Bristol CreekNovember 4, 2013
When the Morell River Management Coop’s Project Coordinator Becky Petersen headed out last summer to do a habitat assessment of Bristol Creek on Prince Edward Island, she left the usual tools of the task at home—paper, clipboard, pencils. Anyone who has done this work knows it can get messy and frustrating, trying to keep papers organized and dry while working in the middle of a stream, or later, the time consuming process of entering data to a computer back at the office.
Petersen, instead, was armed with technology that would make her job not only easier and faster, but also would collect a dazzling volume of data. Once downloaded to a computer, the data could be refined and manipulated to reveal everything possible about Bristol Creek.
In 2012, MRMC received funding from the Atlantic Salmon Conservation Foundation, including funds raised through the partnership with the PEI Liquor Control Commission through the Island Rivers – Worth Protecting program, for a three-year restoration project to support the recovery of salmon to Bristol Creek. Salmon presence has been extremely limited in recent years.
Assessment of the physical habitat is an essential step in such restoration projects, and there has been significant progress in developing technologies for this field purpose. Last summer, Petersen had the benefit of a handheld Trimble Juno GPS receiver that was running on ArcPad software. Petersen had crafted the assessment questions using ArcStudio software then loaded them into the GPS unit before heading into the field.
She describes how the system worked:
“In the stream, a line is started on the GPS and a section of stream walk is walked, and habitat conditions are observed by the assessor. When a significant change in the habitat occurs—indicated by a significant change in either the riparian zone plant community, channel or bank structure, a stream crossings or barrier—the line is ended, and a blank copy of the assessment questions automatically appears on the screen. The questions are answered by checking boxes or entering text and/or numbers right into the GPS unit.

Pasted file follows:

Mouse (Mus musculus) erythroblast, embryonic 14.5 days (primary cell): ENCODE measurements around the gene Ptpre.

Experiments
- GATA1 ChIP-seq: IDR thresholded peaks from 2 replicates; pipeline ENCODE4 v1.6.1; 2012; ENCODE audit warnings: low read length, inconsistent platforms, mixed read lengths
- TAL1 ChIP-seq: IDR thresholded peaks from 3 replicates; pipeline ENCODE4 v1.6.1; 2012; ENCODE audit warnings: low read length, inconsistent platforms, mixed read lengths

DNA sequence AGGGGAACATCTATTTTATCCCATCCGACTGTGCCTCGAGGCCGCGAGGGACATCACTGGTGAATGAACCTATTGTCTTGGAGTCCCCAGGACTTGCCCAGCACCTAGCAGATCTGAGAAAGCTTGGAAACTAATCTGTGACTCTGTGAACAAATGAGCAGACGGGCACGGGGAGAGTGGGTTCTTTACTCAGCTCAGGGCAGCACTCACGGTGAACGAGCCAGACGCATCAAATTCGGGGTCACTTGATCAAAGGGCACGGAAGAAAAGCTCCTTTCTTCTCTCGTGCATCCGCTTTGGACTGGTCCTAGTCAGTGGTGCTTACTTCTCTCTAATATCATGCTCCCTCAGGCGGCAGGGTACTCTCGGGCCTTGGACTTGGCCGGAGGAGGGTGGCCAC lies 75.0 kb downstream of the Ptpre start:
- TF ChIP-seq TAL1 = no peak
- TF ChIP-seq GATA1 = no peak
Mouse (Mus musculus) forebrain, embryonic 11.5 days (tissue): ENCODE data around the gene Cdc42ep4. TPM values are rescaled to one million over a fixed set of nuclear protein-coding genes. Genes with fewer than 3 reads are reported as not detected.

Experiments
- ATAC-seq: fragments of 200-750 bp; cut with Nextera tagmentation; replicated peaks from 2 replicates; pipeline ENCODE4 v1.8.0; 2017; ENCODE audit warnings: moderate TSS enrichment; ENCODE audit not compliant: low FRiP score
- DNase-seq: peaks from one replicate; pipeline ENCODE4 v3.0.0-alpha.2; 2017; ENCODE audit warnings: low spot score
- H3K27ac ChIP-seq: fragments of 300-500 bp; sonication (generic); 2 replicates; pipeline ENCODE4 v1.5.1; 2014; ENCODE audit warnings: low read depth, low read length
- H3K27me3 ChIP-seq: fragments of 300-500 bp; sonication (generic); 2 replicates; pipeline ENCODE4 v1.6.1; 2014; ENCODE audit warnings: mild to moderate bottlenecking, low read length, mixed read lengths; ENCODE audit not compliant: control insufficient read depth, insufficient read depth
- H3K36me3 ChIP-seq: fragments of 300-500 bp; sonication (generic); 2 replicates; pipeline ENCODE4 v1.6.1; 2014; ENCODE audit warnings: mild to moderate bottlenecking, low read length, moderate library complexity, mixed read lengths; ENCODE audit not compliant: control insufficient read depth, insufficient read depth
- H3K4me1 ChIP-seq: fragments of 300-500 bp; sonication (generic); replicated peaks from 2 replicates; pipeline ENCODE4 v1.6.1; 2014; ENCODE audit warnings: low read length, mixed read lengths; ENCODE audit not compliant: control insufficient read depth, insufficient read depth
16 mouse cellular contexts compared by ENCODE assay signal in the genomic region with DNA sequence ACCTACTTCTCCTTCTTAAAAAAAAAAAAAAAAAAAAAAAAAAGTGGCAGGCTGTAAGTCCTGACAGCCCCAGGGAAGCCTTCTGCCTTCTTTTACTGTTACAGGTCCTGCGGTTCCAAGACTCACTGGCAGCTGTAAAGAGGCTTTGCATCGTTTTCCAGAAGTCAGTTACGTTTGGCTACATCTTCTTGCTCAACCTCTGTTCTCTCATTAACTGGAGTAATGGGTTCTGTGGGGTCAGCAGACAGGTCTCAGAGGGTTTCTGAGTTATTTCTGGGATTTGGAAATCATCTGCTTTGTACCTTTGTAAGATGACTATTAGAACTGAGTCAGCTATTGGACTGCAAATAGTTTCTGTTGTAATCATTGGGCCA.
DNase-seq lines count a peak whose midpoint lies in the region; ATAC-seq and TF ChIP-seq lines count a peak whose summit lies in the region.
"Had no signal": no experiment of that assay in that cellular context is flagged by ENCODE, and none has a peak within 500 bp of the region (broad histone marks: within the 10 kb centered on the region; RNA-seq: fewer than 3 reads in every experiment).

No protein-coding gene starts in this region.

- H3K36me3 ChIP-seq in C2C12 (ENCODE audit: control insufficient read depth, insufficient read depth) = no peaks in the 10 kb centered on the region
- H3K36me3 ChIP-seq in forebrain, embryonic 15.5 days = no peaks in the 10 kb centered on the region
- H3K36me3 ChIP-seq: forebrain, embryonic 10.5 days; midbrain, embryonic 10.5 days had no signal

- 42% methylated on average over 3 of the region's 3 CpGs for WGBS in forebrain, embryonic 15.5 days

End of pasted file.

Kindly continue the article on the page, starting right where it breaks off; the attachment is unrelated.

“Later, the GPS unit is connected to a desktop computer with ArcGIS, and the data is downloaded as line files directly onto a map in ArcGIS desktop software. The questions with all the answers are automatically connected to each line in a table. There is no need for data entry.”
“The scores are then calculated for each line segment, according to the values entered in the assessment questions. The scores are colour-coded. And there you have it—a map with different sections of stream lined in four different colours.”
The scores are divided into four classes:
· Red means immediate attention is required
· Orange says the habitat is significantly compromised
· Yellow indicates moderate habitat quality
· Green shows habitat is in the best possible condition
Petersen has a deep appreciation for the technology pieces she used last year. “The big value of the process and assessment results is in the colour-coded maps that generate an overview of the quality of habitat in each section of stream. They provide information that can assist with management, planning and the prioritizing of resources,” she concludes.
The technology used by Petersen last year was on loan through the generosity of the PEI Wildlife Federation. But it’s fair to say the Morell River Management Coop was “sold” on the positive experience and valuable results. They have just purchased their own Trimble Juno 3B (a newer model) with the latest version of ArcPad software.